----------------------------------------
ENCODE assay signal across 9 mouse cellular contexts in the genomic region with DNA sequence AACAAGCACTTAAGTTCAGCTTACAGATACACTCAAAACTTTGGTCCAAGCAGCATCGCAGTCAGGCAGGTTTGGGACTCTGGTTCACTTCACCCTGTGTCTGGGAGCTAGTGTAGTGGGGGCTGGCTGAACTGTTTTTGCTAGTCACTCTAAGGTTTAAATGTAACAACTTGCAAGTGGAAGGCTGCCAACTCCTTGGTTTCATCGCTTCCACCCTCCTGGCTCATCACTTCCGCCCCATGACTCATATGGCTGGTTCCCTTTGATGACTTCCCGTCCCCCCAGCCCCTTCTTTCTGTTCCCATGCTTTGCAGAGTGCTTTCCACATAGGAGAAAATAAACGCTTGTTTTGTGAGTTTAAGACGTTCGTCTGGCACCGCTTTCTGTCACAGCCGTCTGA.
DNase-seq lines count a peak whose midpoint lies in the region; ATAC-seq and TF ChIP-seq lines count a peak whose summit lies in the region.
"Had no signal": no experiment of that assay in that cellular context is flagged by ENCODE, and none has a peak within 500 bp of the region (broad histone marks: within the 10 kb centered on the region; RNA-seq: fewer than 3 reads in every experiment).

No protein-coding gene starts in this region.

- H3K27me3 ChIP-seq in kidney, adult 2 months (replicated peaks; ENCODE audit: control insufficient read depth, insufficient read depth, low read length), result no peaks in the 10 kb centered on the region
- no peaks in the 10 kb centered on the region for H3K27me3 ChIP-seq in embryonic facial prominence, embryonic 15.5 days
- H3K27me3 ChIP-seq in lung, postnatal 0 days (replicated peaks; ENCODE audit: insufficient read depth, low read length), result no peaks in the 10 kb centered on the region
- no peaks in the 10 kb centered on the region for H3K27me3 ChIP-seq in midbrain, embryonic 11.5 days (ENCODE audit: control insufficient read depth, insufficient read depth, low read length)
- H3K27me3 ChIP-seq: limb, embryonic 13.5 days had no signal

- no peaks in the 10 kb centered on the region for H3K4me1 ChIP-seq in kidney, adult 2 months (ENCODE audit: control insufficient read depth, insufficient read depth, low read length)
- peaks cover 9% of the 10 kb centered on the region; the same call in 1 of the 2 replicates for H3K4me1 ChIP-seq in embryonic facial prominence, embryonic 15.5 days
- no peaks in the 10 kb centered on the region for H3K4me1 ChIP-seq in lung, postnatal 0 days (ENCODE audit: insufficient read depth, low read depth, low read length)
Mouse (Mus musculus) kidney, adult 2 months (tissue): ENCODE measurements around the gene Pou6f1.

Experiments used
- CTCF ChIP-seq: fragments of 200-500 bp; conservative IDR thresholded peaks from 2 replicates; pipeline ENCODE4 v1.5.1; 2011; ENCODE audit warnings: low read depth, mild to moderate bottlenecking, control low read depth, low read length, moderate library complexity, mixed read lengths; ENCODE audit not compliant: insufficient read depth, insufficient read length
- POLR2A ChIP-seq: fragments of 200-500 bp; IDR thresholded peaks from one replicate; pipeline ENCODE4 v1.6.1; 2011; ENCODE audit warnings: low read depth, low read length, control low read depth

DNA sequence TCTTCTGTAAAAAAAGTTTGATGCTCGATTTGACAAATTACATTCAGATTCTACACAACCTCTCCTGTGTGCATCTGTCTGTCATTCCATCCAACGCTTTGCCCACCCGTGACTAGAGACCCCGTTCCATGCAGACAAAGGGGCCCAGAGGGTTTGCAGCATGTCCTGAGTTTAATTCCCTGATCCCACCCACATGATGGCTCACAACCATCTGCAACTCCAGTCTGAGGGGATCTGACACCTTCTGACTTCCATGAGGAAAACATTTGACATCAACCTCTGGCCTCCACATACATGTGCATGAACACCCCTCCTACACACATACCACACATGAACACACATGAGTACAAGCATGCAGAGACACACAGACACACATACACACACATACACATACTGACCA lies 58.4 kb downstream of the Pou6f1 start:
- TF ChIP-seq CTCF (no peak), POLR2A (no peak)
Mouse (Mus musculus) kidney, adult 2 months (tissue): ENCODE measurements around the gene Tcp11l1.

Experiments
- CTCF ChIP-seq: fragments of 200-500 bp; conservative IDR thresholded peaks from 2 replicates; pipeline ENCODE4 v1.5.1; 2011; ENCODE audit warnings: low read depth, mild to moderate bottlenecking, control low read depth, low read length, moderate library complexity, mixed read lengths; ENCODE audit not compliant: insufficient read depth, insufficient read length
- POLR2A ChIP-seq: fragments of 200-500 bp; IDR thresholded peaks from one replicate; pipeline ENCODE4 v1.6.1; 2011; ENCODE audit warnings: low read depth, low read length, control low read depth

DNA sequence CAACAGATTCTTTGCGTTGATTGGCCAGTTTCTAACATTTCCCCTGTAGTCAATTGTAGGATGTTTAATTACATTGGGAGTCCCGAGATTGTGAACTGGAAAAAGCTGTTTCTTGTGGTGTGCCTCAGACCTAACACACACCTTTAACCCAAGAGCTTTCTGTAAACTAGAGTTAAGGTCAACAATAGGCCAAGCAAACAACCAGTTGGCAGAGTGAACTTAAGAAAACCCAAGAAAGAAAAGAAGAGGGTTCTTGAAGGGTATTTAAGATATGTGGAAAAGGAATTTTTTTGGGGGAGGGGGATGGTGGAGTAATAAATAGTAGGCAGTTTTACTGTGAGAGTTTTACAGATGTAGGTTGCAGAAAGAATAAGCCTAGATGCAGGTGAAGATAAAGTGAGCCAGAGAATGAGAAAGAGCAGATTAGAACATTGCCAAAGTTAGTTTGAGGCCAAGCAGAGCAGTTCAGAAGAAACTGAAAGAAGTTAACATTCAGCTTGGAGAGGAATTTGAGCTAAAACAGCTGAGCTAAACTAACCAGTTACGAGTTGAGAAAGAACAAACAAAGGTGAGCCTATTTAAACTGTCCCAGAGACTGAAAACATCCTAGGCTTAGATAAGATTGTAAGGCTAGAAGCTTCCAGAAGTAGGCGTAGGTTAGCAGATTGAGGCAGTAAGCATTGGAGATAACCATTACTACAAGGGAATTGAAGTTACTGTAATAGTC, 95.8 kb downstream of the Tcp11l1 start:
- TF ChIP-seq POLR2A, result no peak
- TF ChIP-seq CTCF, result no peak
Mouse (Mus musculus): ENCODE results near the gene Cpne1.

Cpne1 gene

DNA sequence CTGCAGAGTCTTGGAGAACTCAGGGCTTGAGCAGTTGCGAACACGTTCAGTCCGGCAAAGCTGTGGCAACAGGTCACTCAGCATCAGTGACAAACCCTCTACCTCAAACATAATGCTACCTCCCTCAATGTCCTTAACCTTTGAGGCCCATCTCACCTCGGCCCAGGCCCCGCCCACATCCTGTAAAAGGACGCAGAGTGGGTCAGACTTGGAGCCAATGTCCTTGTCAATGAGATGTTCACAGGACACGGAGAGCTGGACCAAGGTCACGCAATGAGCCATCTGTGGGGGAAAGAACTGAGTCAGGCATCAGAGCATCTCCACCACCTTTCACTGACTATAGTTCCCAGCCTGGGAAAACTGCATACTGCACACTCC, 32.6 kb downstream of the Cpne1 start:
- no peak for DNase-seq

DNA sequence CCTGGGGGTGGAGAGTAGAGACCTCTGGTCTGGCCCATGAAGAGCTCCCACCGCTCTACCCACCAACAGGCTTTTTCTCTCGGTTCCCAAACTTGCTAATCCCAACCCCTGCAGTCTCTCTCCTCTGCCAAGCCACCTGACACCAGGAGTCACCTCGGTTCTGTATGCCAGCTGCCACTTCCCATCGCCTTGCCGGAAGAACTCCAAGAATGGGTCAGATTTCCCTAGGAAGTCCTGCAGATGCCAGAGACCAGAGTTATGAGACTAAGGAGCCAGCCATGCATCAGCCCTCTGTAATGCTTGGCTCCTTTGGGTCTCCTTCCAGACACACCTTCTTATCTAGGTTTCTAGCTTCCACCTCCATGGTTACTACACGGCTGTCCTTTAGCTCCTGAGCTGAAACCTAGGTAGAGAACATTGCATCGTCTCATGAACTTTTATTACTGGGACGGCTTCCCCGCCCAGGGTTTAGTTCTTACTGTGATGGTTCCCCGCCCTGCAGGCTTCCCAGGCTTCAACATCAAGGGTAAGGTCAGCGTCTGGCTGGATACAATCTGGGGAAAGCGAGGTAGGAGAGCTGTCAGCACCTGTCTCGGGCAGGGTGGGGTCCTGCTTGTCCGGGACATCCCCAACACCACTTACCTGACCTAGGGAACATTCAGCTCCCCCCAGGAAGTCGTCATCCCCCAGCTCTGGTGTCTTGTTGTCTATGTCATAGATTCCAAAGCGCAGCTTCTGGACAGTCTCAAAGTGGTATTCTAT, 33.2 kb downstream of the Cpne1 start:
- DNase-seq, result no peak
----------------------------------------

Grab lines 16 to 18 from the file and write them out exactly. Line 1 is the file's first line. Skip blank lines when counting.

- POLR2A ChIP-seq: fragments of 200-500 bp; IDR thresholded peaks from one replicate; pipeline ENCODE4 v1.6.1; 2011; ENCODE audit warnings: low read depth, low read length, control low read depth

DNA sequence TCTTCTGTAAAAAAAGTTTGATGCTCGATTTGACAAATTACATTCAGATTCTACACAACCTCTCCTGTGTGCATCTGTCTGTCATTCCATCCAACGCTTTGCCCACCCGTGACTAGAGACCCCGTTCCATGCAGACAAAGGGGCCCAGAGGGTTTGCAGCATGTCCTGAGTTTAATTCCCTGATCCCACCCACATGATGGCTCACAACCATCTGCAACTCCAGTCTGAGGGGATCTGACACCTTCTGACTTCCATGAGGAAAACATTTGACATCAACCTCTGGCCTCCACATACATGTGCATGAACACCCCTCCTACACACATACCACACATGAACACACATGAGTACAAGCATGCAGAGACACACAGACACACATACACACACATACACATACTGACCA lies 58.4 kb downstream of the Pou6f1 start:
- TF ChIP-seq CTCF (no peak), POLR2A (no peak)